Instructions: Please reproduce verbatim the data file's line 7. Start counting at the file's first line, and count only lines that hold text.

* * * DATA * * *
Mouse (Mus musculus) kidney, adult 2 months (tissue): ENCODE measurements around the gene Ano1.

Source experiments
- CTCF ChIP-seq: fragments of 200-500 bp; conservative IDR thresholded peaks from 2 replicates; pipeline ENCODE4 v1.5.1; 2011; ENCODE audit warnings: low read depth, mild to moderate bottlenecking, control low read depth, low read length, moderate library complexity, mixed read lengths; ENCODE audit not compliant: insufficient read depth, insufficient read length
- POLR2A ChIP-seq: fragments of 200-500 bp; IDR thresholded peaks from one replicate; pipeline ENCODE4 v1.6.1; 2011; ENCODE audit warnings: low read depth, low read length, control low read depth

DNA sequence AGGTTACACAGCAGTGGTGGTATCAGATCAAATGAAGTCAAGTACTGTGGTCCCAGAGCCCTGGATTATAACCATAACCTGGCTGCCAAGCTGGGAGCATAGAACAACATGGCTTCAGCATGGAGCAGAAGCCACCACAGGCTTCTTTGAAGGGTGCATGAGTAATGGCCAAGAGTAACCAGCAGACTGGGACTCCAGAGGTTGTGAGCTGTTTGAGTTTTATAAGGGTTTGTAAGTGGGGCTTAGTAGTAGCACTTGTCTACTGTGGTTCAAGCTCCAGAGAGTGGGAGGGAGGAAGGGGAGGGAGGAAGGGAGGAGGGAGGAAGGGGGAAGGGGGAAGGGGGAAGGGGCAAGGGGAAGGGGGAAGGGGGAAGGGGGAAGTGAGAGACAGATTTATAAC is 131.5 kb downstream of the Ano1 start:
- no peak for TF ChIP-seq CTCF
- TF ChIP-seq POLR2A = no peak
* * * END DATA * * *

- TF ChIP-seq POLR2A = no peak